PFDs for dory rowing : LUSENET : Open-water rowing : One Thread


My new Oughtred Amberjack dory will be arriving from Nomad Boatbuilding in Vancouver BC in late May so I'm roaming around websites and chandler's shelves selecting all that neat new boat stuff. A couple of gear questions for the group: 1)I have a rather elderly PFD from kayaking days that is functional (and would give me that air of experience of course), but wonder if there might be a more comfortable design for rowing. Lots of newer low profile vests and inflatables around, but I have not used them. I'll be rowing in fairly open cold marine conditions around Glacier Bay AK. Any opinions on what features to avoid or choose? I would prefer 20 lb or more buoyancy. 2) is there a manual bilge pump you dory rowers like best? 3) has anyone made a "sprayskirt" for an open dory? Thanks very much!

-- Allison Banks (, May 11, 2004


PFD: I'm using the same one as I use for sailing, a "extrasport", resonably priced and comfortable. It's not a roll you upright if you are hit on the head type but its comfortable enough so that I wear it nearly all the time. And I think that is the key to any PFD. I also have friends who wear float coats but they tend to be a bit warm. And other friends who wear the inflatable one's that activate when you are in the water. They are nice but much more $$.

Bilge Pump: I have on order a Whale Gusher 10, it does 22gal.min at 60 pumps per minute. The plan is to mount it under the front seat so that the lever faces aft. A hose will lead straight down for water pickup and one to the side through a thru hull fitting. I also have a sponge and a scoop. The theory is that when you need a bilge pump you really need it. A 3 gal bucket also works well. I picked this brand and model because I've used it on past boats and it really moves the water out. Those tube shaped ones that look like a bicycle pump IMO aren't worth having. They don't pump enough water, they are slow and awkward and a milk jug with the bottom cut out, a spong and a 3 gal bucket do a better job for less $. On the other hand if you have floor boards perminately mounted its easier to cut a small round access hole and use the bicycle style pumps than it is to sponge the water out.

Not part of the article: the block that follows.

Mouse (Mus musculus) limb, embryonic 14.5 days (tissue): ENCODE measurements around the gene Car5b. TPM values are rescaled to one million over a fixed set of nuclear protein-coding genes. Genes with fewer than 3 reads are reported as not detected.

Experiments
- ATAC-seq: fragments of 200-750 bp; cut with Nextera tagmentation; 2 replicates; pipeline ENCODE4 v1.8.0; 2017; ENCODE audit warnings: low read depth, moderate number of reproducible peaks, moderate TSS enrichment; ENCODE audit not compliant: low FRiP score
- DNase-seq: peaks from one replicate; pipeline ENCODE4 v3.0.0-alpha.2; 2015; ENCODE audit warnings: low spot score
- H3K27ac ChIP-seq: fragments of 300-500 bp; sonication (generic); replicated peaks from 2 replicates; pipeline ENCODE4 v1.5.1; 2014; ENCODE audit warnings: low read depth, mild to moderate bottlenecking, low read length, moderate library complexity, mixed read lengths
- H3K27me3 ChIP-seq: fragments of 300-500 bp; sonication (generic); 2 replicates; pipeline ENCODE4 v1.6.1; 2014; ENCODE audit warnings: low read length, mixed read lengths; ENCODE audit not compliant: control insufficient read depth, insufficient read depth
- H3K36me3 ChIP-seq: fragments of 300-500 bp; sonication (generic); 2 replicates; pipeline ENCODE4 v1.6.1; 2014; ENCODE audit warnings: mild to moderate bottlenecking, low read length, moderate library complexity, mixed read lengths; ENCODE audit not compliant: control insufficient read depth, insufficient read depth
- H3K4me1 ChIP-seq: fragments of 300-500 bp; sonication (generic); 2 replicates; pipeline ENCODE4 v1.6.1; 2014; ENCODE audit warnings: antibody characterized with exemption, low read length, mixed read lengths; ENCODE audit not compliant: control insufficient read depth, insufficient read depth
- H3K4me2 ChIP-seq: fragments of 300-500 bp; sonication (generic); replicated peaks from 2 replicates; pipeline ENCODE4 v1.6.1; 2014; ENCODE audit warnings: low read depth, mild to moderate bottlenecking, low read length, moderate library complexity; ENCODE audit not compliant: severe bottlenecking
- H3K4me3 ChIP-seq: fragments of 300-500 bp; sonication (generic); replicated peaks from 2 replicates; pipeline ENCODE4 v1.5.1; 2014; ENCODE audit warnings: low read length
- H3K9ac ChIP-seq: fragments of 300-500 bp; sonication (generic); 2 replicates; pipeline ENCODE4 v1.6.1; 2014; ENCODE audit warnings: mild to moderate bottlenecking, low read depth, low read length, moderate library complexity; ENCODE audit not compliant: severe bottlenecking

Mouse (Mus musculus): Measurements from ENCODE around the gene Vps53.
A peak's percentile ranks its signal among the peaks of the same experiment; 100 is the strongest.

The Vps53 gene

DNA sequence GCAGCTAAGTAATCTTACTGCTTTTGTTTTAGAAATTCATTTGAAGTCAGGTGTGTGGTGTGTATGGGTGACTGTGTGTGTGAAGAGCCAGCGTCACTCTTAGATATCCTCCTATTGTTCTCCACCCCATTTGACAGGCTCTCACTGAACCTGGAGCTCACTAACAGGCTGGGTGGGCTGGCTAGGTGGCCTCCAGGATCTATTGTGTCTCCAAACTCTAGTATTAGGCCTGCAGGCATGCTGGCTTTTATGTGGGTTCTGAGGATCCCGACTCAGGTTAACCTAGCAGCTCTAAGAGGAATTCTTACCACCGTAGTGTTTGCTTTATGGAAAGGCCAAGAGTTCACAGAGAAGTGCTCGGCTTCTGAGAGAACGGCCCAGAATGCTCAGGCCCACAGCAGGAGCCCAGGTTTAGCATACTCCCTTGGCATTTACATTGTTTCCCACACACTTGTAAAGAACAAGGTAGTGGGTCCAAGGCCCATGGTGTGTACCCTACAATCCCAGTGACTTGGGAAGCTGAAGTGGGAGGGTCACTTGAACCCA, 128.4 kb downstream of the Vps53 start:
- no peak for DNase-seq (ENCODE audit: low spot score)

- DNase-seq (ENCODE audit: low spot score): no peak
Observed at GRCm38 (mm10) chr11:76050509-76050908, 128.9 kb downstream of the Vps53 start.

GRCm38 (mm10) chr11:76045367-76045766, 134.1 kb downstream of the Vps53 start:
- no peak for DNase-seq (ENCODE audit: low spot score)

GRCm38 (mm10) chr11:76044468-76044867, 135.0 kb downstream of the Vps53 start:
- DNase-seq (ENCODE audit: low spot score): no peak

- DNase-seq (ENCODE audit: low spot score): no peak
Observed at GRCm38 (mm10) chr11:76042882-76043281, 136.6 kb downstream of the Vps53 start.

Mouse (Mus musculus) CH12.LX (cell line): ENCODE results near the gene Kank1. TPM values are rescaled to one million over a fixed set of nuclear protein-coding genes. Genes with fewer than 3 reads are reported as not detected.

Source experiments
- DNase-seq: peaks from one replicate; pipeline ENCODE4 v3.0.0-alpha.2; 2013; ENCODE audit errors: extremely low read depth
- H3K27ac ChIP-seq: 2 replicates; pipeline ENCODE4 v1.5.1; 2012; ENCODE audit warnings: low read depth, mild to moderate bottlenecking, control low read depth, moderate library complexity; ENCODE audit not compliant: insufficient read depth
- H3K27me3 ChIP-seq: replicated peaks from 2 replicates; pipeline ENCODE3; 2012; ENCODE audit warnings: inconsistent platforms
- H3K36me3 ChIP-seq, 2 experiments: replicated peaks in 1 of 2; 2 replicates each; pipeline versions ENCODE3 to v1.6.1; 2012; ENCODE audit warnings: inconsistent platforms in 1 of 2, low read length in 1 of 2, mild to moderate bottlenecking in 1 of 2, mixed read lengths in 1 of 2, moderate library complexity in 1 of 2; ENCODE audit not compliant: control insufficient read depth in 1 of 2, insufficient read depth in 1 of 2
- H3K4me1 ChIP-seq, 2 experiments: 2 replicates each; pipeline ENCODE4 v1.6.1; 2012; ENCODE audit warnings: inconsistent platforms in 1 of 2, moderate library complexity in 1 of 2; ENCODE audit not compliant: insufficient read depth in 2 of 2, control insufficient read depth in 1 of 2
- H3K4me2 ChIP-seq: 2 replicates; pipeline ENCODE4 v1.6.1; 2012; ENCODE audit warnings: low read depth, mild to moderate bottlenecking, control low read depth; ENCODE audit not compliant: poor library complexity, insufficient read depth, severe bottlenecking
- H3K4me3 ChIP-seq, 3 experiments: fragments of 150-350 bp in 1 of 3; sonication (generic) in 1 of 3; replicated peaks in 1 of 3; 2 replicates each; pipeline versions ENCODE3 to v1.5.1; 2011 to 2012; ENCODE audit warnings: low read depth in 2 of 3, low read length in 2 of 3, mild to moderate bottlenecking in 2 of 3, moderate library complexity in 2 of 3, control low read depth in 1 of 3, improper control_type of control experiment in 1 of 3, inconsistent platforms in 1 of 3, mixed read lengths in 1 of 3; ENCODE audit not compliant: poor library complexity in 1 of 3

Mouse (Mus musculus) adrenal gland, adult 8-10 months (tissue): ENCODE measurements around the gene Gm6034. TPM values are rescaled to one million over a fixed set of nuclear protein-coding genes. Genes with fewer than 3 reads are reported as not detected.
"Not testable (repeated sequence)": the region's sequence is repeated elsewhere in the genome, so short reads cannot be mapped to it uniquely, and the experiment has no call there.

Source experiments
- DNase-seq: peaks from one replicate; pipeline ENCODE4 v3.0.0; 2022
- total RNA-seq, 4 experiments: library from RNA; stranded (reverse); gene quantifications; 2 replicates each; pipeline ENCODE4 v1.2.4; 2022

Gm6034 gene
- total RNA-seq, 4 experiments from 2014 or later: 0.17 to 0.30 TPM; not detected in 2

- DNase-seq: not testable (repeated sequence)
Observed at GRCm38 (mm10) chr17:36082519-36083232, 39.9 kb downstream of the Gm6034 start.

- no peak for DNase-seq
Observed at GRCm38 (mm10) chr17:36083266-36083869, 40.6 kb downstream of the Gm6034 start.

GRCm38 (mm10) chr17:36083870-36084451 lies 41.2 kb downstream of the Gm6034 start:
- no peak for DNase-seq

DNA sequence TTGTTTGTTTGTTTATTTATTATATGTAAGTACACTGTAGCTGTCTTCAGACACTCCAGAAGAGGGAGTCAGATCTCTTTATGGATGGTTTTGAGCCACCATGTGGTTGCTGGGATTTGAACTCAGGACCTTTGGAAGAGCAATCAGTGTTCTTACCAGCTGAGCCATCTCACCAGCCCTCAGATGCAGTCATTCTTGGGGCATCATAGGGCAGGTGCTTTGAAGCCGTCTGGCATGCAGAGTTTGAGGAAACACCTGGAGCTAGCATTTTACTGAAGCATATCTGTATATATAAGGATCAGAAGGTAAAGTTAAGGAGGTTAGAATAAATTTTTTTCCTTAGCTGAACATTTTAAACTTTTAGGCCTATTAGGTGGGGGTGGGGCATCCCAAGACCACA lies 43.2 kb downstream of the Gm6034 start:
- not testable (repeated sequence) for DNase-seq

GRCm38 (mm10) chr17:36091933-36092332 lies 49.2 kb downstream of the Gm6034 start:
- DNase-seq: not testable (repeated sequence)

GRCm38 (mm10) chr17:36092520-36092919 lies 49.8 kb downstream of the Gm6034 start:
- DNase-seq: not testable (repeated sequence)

But my order is "backordered" at the manufacturer so who knows when I'll give it a sea trial in my dory. -Gary-

-- Gary Powell (, May 12, 2004.

Re: Spray skirt,

I have not made one but I have some observations. If you want a full one like a kayak, be sure that it has at least 3 parts to it, so that you can unzip yourself out of the middle on marginal & nice days and fish around for stuff inside the boat like lunch.

Second there needs to be some sort of support to keep it up in the middle of the sections and at the zipper part, like a sprung rod that bows up and that the skirt attaches to so that when a bit of blue water hits it, it withstands the pressure and tosses the water off to the side. You want the water to flow off even if the cover is soaked and not puddle up and eventually drip into the boat.

A sailboat cover maker should be able to make such a beast for you. Be sure that there are lots of easy to hook on grommets for the edges to spread the load. All the night covers I've ever used tore at these grommet tiedowns as that's where the load is.

Are you rowing to Alaska? If so there is a book about a couple who did the trip in '83. "Row to Alaska by wind and Oar" by Peter Ashenfelter. Might be something you'd like to read about.

-- Gary Powell (, May 12, 2004.

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